Education Bulletin

VAT on Independent School Fees – What Next?

The Labour Party’s proposal to remove the VAT exemption from independent schools is projected to raise significant revenue – estimated between £1.3bn and £1.5bn. However, this decision could also impact on the schools themselves, their students and the broader education landscape.

In the 2022-23 academic year, the average fee for independent schools was £15,200 per student, compared to £8,000 spent per pupil in state schools. Since 2010, the disparity in funding between independent and state schools has more than doubled, leading to Labour’s call for change. They believe the increase in funding derived from charging VAT would enhance educational standards throughout the school system.

However, it is also possible that additional costs could be a barrier to many young people accessing education, as well as eroding funds and surpluses for many education organisations.

The Financial impact on independent schools

Currently, independent schools are exempt from charging VAT on their fees due to a specific exemption for educational services. This exemption also prevents these schools from reclaiming VAT paid to their suppliers.

Independent schools, which currently are exempt of VAT would face significant financial challenges. The removal of this status would likely increase the cost of education at these institutions, potentially leading to higher fees, especially if Labour chooses to charge the full 20% VAT rate. The Institute for Fiscal Studies (IFS) estimates that if tax exemptions for independent schools were removed, the effective VAT rate would be around 15% – after accounting for deductions such as VAT paid onboarding fees and exemptions for specialised educational services.

This could reduce the affordability of independent education for many families, particularly affecting smaller schools operating with tight margins.

Economic considerations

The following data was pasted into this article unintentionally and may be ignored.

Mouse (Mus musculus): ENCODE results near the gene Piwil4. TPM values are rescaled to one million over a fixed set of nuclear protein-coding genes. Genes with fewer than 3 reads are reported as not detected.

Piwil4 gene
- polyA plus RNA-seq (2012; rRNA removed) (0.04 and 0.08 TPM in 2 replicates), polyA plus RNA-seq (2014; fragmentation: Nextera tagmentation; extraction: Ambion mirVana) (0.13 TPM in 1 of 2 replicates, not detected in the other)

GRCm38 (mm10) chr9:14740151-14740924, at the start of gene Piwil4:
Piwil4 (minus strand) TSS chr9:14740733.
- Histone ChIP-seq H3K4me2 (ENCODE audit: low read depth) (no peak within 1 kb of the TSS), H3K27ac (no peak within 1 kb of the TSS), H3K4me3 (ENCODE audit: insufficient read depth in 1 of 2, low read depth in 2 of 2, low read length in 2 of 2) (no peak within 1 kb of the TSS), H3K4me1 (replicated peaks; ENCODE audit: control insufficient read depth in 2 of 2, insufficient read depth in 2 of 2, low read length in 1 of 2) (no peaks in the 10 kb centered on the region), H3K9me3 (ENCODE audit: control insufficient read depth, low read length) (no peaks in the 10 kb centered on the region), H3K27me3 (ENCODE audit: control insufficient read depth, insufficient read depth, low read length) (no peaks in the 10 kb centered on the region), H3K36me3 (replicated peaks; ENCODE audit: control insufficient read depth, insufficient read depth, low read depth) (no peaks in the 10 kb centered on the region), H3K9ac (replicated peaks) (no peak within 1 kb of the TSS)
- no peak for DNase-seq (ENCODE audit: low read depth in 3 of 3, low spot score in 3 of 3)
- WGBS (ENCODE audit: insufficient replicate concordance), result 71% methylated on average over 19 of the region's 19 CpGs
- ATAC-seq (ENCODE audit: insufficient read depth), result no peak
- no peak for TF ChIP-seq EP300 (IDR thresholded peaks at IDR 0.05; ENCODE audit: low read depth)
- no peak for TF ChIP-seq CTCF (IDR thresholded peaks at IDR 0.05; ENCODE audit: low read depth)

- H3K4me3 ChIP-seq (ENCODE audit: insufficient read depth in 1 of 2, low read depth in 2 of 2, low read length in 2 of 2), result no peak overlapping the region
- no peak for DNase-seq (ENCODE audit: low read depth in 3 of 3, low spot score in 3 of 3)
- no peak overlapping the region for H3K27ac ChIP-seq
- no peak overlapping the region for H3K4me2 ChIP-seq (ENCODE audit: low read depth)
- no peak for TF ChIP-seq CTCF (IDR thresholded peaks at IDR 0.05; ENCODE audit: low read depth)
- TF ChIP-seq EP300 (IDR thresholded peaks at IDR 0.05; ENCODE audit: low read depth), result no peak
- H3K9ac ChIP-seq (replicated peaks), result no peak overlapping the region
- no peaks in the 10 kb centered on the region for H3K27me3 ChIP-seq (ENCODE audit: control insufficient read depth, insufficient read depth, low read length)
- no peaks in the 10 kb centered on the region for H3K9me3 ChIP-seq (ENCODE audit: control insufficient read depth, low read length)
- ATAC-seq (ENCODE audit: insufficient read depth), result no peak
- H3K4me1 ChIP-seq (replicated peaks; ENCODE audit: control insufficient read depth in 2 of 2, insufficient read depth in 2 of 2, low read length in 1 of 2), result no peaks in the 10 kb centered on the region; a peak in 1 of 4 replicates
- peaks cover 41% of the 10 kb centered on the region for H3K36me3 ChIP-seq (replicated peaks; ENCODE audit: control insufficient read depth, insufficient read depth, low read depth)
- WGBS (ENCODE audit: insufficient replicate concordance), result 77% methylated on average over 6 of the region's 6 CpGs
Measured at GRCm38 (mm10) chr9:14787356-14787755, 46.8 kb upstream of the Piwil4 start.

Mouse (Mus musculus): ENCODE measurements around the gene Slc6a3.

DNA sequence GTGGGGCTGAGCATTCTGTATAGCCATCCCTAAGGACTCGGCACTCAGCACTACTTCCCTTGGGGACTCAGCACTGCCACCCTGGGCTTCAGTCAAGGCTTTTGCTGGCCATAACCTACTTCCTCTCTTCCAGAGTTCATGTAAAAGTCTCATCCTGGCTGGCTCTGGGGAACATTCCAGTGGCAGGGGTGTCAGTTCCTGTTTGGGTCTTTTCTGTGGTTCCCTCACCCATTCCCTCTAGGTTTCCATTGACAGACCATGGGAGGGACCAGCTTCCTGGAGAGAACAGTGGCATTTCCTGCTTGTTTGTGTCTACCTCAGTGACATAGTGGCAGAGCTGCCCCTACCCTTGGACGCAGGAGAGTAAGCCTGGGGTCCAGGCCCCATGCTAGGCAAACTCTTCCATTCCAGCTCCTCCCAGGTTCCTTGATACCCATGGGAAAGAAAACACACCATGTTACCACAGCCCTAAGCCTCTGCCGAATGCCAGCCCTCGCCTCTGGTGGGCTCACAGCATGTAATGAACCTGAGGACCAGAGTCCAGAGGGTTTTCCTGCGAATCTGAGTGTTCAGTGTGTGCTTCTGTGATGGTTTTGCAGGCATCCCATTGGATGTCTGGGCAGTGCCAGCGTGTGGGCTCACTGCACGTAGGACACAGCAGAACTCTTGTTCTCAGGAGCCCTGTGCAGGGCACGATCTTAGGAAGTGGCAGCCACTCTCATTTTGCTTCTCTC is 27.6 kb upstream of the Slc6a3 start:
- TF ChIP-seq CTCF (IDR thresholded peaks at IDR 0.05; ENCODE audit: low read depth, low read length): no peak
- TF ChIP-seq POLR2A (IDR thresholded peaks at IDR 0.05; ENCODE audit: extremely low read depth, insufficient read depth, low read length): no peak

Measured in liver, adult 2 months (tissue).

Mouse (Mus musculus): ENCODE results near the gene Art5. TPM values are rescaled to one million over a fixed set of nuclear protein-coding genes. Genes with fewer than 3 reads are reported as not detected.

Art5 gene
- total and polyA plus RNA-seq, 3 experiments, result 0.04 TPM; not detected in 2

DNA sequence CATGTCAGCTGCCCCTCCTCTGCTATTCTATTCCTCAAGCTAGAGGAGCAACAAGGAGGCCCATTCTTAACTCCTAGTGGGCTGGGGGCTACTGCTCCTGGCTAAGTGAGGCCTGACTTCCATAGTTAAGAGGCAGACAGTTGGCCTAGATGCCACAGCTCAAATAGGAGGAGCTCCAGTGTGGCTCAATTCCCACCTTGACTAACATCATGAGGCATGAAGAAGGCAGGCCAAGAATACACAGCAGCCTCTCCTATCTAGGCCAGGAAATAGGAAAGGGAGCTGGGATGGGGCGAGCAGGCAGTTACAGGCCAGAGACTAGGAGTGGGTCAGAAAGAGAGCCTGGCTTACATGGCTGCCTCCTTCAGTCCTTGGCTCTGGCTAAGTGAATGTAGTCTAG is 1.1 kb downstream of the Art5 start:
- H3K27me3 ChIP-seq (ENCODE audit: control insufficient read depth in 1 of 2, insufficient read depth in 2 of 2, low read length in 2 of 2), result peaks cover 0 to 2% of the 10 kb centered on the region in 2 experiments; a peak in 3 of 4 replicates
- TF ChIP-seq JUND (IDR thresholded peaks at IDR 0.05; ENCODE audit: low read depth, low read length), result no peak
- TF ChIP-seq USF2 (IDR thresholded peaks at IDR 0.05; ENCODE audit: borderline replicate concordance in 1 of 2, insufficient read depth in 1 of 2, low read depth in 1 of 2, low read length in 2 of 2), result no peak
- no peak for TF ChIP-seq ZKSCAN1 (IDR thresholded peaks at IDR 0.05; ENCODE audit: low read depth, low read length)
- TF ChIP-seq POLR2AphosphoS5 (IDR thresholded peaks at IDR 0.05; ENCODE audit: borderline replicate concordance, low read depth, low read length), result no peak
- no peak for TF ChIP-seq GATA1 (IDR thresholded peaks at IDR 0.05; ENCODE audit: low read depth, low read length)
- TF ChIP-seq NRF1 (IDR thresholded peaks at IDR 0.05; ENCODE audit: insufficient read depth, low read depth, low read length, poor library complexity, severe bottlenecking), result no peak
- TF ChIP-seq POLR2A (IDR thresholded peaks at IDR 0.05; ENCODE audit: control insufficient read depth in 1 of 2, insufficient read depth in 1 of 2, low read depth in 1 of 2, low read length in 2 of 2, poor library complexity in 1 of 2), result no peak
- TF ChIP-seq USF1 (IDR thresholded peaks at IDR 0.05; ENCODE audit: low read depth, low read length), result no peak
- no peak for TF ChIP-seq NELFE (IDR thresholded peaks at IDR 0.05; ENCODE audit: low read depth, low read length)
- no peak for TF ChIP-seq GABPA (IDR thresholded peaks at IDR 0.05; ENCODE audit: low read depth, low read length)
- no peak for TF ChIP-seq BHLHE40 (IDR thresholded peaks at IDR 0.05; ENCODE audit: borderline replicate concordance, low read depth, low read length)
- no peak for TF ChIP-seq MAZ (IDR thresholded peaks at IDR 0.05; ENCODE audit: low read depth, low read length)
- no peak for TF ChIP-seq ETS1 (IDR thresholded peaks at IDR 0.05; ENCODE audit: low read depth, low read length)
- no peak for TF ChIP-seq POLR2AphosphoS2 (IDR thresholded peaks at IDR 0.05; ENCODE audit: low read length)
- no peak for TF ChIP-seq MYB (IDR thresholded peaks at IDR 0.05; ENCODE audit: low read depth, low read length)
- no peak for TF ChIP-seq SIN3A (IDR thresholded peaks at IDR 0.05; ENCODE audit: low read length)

Although the plans would raise further revenue through fees, economic forecasts are mixed about the net benefit to the Government’s finances, considering the potential costs of absorbing additional students into the state system if private school enrolments decline significantly.

For example, the 2018 Baines Cutler report forecasted that abolishing VAT exemptions could result in a net loss to UK taxpayers, suggesting that each student transferring from an independent to a state school would incur an ongoing Government cost of £10,000 annually, plus a one-time expense of £10,000. Furthermore, the Adam Smith Institute argue that removing VAT exemptions might not generate any net revenue and could potentially result in a loss of up to £1.6 billion.

Unfortunately, the true impact is not fully known as all analysis is based on limited data and doesn’t account for the unpredictability of parental decisions in response to fee increases.

Demographic Shifts and Market Response

The imposition of VAT is thought to potentially cause a decline in student numbers at independent schools, as increased costs may deter enrolment.

Research suggests a potential decrease of 3-7 per cent, which could be gradual as parents assess the value proposition of private versus state education.

The shift could lead to increased demand in the state sector, where resources are already stretched, while equally eroding the funds of private schools, which may restrict existing partnerships with state schools.

Impact on educational outcomes

Independent schools are known for their high academic standards and resources, which contribute significantly to the UK’s educational outcomes and international competitiveness. A decline in these institutions could impact these standards, although it would potentially lead to a more equitable educational landscape across public and private sectors.

For a potential Labour Government focused on social mobility and equality of opportunity, they may believe that the funds gained could help to level the playing field for state school pupils.

However, some fear that it could also limit access to specialised education that independent schools often provide, particularly for students with specific learning needs or those seeking a religious or culturally specific curriculum.

Here to help

On 19th June, Haslers hosted a live webinar for independent school leaders. The session aimed to address and explain the potential financial implications of Labour’s intentions to remove the VAT exemption on school fees. The webinar was hosted by three of the partners at Haslers: Laura Ambrose (Business Services Group Partner), Debra Dougal (VAT Partner) and Michael Watts (Corporate Finance Partner)

Together the team provided an overview of what we already know about the potential changes as well as the team’s expectations of the changes. The team also detailed the practical steps schools should be considering and taking in readiness, complete with forecasting planning suggestions and the importance of comprehensive modelling.

You can download the presentation slides here: https://mailchi.mp/haslers/school_fees
For further information and advice around the potential incoming changes, please contact our education team at advice@haslers.com


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